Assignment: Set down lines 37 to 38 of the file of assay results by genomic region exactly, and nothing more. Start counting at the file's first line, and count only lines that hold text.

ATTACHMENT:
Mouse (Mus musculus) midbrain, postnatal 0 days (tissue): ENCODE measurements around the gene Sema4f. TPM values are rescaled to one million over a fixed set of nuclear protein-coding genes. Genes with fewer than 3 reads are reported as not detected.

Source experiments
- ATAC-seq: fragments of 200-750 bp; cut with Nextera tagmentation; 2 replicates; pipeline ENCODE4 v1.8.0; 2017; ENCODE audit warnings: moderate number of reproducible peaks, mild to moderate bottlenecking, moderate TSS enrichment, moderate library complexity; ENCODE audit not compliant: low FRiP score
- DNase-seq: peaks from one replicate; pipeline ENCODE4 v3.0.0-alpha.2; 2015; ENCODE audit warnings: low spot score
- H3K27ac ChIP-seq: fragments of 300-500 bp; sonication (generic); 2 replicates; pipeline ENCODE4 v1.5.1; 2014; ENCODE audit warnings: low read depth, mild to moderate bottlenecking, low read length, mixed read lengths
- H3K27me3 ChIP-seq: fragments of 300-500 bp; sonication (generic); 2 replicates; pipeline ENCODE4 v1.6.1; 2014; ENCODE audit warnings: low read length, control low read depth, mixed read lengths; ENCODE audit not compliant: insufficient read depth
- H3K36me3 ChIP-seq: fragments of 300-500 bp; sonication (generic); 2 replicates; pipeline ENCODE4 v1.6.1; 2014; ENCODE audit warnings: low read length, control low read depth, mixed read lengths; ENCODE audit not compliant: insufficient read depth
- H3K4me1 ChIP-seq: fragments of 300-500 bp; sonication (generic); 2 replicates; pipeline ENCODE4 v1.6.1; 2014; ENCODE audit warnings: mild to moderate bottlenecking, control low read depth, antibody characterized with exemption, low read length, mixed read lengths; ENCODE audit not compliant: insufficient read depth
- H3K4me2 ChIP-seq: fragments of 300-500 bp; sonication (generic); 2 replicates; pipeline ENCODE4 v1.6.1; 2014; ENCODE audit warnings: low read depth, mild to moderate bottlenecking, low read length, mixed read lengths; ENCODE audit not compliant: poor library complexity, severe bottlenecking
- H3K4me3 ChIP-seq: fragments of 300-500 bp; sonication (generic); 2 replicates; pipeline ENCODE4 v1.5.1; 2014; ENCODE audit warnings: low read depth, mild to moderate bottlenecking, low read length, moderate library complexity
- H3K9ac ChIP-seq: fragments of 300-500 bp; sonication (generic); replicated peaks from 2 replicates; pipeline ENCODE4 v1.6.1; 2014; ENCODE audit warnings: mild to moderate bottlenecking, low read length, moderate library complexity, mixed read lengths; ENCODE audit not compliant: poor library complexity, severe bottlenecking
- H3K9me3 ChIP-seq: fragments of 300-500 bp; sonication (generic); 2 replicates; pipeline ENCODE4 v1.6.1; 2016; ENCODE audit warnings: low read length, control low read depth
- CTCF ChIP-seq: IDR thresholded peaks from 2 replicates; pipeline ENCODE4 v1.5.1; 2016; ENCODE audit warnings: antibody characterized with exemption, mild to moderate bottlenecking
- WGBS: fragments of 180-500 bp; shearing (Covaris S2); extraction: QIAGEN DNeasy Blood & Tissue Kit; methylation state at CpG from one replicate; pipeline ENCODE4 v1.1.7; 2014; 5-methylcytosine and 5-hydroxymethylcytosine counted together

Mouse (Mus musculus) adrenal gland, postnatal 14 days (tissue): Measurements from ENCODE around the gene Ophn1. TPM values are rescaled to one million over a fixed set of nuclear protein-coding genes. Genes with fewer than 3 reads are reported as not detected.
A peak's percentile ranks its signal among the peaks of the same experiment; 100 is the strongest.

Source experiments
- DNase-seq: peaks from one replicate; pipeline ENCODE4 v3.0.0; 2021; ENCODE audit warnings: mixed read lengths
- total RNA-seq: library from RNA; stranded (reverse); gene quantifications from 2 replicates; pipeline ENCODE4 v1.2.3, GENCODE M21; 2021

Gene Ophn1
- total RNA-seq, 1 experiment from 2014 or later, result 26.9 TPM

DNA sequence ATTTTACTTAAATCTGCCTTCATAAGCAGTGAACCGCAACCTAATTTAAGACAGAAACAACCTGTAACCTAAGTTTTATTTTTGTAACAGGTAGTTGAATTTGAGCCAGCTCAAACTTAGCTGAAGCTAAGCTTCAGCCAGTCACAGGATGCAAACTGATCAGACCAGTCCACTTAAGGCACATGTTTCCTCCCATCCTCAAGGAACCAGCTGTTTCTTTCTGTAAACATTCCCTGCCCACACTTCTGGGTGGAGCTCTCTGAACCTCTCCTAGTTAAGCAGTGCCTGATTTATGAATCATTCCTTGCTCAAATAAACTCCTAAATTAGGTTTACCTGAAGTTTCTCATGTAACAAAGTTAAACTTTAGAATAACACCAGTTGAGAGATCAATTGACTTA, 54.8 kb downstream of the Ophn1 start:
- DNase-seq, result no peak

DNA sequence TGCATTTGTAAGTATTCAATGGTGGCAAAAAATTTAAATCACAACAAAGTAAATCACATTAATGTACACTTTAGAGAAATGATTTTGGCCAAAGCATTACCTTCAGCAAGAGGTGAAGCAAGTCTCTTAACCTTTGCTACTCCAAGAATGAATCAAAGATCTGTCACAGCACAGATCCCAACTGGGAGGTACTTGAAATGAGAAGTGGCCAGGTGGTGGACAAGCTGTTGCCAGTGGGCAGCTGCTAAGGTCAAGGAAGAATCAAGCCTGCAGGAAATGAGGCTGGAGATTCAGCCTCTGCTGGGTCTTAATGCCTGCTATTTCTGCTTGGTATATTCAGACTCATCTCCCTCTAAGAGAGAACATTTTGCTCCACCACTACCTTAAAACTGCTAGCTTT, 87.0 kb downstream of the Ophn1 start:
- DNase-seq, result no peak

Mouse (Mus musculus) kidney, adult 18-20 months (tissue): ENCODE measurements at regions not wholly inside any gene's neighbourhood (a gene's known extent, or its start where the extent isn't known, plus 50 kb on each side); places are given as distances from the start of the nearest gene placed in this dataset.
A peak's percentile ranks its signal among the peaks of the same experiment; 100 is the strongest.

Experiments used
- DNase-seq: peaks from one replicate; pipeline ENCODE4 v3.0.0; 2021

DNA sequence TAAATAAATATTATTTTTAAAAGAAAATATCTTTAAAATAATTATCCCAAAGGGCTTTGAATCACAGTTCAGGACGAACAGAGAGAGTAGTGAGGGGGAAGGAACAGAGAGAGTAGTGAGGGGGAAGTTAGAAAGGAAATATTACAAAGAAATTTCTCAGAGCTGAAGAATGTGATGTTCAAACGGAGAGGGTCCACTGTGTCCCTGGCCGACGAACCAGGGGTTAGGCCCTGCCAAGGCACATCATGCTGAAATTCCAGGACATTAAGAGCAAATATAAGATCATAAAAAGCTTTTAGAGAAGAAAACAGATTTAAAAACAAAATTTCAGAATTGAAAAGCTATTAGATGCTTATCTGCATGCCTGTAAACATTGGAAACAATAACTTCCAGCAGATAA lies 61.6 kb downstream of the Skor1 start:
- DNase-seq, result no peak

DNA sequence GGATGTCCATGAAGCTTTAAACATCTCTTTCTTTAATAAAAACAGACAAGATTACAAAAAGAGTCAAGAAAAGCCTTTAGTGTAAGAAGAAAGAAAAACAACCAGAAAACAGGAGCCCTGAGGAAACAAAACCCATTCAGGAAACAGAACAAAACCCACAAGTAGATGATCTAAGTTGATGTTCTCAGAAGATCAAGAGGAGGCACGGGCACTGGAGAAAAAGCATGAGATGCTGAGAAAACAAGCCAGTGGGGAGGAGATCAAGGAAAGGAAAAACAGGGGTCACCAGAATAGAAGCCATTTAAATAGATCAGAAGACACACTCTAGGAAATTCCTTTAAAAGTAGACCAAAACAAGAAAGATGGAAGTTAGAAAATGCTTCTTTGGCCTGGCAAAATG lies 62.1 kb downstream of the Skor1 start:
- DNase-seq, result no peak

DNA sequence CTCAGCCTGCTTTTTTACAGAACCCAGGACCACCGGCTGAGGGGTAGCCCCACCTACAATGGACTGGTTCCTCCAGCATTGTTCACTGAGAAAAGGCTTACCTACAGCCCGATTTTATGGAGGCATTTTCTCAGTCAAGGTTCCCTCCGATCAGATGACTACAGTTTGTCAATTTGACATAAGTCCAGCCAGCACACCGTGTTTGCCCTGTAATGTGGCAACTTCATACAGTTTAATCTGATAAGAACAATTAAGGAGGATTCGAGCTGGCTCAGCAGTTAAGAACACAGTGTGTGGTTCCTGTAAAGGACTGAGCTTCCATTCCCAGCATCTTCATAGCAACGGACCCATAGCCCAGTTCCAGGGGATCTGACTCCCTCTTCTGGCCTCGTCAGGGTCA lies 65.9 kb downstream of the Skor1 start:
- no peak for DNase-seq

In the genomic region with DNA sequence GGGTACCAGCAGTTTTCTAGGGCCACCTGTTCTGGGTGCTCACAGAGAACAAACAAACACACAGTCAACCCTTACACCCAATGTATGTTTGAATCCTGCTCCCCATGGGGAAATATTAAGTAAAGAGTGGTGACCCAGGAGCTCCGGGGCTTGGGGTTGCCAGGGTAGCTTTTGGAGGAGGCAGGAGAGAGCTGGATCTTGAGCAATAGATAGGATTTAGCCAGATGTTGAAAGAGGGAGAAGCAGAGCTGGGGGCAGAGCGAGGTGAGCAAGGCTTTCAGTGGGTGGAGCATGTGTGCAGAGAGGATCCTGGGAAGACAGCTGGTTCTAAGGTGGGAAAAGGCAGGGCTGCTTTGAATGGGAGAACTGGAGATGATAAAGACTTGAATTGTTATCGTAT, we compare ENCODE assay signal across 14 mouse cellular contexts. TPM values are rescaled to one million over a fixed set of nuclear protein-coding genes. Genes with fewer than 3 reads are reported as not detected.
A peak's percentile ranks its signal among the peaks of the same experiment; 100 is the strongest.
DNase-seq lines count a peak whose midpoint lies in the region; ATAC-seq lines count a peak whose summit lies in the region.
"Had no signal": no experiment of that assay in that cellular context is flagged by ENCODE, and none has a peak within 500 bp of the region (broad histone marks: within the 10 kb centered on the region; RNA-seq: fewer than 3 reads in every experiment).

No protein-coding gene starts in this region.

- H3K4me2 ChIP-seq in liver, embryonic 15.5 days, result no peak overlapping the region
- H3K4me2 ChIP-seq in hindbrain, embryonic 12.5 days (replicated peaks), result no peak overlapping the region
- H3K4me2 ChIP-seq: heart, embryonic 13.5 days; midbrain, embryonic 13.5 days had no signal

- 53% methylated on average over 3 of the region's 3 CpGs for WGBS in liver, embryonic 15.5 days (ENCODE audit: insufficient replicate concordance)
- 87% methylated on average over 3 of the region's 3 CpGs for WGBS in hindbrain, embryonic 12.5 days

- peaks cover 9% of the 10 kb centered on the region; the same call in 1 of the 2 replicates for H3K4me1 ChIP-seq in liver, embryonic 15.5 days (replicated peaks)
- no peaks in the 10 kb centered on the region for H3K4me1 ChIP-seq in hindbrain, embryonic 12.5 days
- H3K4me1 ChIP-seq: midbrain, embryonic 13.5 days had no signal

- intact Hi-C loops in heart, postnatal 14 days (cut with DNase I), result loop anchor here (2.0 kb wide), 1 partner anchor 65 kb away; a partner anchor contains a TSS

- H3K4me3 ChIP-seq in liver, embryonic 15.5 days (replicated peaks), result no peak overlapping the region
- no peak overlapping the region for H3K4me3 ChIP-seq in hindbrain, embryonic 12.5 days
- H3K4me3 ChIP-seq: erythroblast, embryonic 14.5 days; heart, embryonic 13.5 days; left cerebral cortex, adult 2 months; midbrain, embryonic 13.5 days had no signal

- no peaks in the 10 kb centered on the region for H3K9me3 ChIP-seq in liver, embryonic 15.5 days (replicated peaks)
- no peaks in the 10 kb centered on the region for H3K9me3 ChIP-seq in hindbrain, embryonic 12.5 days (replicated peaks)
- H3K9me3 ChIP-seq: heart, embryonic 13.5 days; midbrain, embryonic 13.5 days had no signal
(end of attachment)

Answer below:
A peak's percentile ranks its signal among the peaks of the same experiment; 100 is the strongest.
DNase-seq lines count a peak whose midpoint lies in the region; ATAC-seq lines count a peak whose summit lies in the region.